This engagement is imperative for the United Kingdom (not at the expense of the United States and European allies) to secure a stable future and to address intractable common problems like Covid, global warming, clean energy, food security, nuclear proliferation, healthcare, and space exploration.

Our goal must be to achieve social cohesion based on collective purposes via diplomacy and the negotiation of free trade agreements and a dependable economic partnership.

Featured image: Futuristic hanging construction in the city, Shanghai, China. Photo courtesy: © 2015 – 2021 Pixy.org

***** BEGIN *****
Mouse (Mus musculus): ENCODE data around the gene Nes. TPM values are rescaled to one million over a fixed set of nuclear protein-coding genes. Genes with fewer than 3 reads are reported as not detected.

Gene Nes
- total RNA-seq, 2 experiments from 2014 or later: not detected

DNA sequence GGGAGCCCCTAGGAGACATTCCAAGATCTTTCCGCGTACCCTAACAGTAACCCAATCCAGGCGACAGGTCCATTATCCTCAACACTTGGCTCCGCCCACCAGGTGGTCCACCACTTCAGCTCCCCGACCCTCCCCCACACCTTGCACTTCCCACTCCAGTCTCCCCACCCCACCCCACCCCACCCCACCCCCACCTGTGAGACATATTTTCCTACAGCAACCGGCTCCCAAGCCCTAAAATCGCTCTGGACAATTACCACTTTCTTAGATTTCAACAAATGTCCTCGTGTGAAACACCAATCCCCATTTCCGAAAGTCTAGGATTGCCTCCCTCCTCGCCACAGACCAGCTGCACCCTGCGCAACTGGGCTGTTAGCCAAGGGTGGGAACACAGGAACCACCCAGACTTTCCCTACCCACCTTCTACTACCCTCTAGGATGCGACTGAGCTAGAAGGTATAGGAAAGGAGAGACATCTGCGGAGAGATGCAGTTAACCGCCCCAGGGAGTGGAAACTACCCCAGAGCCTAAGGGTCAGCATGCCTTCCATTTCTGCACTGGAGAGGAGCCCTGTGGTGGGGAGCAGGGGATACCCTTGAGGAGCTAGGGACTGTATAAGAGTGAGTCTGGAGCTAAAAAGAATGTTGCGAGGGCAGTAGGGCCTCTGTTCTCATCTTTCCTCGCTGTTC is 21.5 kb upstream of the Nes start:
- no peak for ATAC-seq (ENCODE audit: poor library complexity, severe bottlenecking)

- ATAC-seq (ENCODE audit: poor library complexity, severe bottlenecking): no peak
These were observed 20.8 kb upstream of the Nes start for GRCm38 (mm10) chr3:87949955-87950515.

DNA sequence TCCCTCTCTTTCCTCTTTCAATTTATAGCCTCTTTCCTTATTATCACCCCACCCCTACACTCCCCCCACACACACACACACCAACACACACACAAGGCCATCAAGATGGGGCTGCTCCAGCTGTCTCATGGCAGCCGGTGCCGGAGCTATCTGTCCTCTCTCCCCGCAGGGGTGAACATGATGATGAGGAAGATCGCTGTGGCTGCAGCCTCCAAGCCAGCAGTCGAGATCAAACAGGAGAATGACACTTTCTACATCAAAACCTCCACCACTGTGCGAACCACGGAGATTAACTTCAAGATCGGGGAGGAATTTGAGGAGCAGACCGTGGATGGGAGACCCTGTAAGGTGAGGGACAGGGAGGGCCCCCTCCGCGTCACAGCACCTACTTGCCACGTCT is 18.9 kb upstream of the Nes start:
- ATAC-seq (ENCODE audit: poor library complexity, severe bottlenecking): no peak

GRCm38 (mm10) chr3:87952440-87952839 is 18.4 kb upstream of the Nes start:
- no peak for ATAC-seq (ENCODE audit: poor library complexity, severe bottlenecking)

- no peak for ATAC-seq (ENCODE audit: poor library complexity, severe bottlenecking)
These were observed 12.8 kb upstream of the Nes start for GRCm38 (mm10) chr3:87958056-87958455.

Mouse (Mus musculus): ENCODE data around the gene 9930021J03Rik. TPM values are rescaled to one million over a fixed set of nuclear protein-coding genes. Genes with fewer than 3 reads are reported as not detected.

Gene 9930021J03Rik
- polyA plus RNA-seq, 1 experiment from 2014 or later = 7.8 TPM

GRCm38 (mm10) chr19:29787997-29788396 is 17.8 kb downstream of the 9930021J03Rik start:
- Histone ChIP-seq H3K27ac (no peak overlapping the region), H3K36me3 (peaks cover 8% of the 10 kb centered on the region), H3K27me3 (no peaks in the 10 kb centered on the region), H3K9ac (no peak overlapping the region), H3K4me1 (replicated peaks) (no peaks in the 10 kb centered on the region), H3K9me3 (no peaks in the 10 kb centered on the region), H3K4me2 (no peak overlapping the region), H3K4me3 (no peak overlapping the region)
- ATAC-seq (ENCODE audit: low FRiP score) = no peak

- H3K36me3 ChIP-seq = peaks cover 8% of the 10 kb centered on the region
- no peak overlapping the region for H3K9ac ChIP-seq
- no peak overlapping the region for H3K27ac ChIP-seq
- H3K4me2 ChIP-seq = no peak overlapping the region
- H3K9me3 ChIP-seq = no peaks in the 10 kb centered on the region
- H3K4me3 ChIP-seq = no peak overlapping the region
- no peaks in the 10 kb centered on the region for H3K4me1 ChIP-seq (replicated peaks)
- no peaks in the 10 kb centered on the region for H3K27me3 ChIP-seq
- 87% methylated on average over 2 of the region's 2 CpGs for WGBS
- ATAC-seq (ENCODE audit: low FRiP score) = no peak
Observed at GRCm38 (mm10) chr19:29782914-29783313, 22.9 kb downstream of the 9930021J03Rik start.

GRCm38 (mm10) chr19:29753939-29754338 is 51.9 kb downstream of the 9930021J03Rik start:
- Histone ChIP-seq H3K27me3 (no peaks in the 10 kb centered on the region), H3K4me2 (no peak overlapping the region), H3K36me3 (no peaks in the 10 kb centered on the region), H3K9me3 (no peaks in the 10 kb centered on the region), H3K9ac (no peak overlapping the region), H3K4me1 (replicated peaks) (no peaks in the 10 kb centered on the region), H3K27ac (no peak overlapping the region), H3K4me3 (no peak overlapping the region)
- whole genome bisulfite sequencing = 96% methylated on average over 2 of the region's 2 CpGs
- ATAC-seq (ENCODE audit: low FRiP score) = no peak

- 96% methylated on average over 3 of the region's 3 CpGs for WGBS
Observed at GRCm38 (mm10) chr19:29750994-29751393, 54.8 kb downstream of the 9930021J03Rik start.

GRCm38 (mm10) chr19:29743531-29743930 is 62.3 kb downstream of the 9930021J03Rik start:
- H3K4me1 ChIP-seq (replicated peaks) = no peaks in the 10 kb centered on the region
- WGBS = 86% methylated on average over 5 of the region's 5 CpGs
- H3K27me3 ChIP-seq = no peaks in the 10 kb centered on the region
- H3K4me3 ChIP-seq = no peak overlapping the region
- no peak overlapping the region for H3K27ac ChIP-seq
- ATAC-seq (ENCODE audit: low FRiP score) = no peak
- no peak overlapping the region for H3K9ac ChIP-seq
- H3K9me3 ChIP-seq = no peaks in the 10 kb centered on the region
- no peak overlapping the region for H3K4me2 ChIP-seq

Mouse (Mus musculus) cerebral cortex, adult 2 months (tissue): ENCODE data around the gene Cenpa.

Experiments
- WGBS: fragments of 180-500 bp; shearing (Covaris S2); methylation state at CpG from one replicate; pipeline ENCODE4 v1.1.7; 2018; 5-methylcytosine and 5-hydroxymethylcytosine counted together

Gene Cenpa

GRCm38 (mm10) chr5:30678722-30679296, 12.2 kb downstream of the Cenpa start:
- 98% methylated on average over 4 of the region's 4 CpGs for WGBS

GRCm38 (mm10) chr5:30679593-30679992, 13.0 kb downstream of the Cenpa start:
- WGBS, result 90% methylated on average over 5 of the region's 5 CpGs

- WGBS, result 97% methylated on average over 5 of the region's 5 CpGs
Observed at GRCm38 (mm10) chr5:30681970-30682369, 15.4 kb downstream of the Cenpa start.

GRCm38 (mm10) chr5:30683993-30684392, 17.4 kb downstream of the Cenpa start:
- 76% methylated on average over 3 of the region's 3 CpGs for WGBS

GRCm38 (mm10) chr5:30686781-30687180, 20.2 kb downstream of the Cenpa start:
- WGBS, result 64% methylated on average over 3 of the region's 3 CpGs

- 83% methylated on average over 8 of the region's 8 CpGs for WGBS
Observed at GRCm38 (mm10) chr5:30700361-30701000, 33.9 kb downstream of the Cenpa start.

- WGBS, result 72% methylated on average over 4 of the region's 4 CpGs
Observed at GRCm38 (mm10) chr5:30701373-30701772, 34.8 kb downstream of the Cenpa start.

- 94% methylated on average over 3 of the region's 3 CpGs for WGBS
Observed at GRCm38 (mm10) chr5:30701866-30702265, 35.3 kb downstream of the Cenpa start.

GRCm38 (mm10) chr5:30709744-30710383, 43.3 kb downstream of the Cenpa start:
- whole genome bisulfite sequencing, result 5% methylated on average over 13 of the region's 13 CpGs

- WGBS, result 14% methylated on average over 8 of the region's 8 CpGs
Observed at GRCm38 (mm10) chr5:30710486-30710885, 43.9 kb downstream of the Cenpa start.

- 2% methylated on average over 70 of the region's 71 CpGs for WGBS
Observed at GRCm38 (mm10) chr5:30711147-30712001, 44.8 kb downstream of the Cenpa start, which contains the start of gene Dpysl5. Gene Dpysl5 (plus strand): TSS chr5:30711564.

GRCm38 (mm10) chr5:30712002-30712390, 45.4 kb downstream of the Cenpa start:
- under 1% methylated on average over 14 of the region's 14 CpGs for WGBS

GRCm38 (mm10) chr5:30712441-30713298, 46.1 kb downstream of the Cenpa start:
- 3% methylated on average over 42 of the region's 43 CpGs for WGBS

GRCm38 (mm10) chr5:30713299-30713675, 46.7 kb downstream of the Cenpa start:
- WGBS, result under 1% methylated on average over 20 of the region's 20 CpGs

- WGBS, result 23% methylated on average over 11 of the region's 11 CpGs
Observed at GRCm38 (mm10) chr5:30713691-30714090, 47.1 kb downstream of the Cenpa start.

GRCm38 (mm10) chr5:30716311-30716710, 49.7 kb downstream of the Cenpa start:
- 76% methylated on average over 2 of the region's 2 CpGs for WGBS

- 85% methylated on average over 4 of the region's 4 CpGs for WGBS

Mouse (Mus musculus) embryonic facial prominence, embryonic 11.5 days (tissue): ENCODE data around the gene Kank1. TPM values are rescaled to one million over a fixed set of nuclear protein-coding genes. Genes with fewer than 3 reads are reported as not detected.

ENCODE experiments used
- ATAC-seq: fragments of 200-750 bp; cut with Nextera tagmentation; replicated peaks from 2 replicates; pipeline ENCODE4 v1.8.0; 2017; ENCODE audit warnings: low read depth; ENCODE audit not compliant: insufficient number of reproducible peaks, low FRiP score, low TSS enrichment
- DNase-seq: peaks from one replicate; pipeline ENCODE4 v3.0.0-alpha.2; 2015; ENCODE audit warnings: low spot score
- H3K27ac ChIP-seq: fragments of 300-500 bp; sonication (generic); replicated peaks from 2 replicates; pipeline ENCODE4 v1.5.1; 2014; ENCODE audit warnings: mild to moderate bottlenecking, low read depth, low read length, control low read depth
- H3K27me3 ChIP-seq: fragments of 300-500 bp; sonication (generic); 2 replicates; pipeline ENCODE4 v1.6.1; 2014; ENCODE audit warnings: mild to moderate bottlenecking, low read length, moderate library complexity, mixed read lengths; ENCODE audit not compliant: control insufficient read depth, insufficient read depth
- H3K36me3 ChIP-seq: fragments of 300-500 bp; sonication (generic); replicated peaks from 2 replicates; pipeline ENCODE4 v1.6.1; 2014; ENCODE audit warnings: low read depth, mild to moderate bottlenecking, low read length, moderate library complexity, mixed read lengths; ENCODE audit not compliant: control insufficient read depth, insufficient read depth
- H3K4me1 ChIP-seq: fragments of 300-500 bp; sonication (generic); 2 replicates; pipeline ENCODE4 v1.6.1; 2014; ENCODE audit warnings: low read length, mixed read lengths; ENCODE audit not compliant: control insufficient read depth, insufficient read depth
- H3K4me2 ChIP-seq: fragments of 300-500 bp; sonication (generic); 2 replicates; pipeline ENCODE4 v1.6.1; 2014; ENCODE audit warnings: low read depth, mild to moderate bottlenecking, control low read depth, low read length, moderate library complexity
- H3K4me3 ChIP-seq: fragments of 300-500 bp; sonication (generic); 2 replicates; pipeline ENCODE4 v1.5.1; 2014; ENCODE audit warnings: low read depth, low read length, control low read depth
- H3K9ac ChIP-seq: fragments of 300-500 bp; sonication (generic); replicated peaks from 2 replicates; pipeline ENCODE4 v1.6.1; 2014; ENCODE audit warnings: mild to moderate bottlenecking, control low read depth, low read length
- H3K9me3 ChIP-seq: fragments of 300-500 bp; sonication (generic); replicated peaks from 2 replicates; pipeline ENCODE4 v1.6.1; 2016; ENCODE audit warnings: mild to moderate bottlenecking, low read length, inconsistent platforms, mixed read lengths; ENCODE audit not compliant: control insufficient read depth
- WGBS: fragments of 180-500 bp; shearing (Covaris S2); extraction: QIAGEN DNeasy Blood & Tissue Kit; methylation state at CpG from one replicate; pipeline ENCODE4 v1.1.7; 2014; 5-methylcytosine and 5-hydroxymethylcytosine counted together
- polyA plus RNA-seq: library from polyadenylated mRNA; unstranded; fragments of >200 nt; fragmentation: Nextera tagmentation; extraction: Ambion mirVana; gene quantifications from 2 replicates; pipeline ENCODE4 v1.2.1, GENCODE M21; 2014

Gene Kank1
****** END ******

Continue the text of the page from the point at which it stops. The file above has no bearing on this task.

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Barnaby Powell is a veteran of development banking and consultancy in the Chinese world with over 40 years of experience as a practitioner/ bit-part actor in the drama of China's rise. He has written, with Dr. Alex Mackinnon, 3 books on China: 'China Calling' (Palgrave Macmillan, 2008); 'China Counting' (PM, 2010); and '2018 - China goes Critical' (ebook, Crosstalks Asia, 2013); also on 'Soft Power' for 'China Eye'(the magazine of the Society for Anglo-Chinese Understanding). His talk to schools is aimed at explaining the meaning of China as an anchor of the existing world order; as a 'parallel universe', whose 'pillars of wisdom' differ widely from the West's; and as a civilizational culture, whose roots go back the furthest in recorded history. Reconciliation of our different value systems is a major challenge: Law and Religion vs. 'Guanxi'/ancestor worship; Individual vs. Collective; Contractual vs. Relational; Rights vs. Duties and Obligations; Enlightenment values vs. Confucianism and Socialism. He explains and interprets the influence of family culture on the mentality and behavior of the Chinese and the factors affecting China's repositioning as a world power. He describes the grand initiatives currently underway to further China's engagement with the world: the establishment of the Asia Infrastructure Investment Bank and the BRICS New Development Bank as rival sources of funding to the World Bank/IMF for developing countries, and the 'Belt and Road' (New Silk Road) plan for overland and maritime trade routes. Finally, he outlines the challenges the Chinese Communist Party faces in maintaining stability and legitimacy without a public mandate at a time of critical phase transition to developed country status. He also discusses the need for convergence amongst the major world powers in making common cause to address the seemingly intractable problems of environmental pollution, clean/renewable energy, food security, a regulatory framework for banking, investment and trade, IPR for technology and innovation, population control, nuclear proliferation and space exploration.